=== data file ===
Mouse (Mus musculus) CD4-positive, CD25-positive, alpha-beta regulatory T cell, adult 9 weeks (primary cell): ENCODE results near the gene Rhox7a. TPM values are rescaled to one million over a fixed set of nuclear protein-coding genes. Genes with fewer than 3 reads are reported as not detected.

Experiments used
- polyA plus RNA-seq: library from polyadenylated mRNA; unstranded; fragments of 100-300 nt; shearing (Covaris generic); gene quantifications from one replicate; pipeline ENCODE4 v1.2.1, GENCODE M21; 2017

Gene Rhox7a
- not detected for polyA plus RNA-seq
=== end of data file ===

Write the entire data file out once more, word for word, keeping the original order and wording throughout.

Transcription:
Mouse (Mus musculus) CD4-positive, CD25-positive, alpha-beta regulatory T cell, adult 9 weeks (primary cell): ENCODE results near the gene Rhox7a. TPM values are rescaled to one million over a fixed set of nuclear protein-coding genes. Genes with fewer than 3 reads are reported as not detected.

Experiments used
- polyA plus RNA-seq: library from polyadenylated mRNA; unstranded; fragments of 100-300 nt; shearing (Covaris generic); gene quantifications from one replicate; pipeline ENCODE4 v1.2.1, GENCODE M21; 2017

Gene Rhox7a
- not detected for polyA plus RNA-seq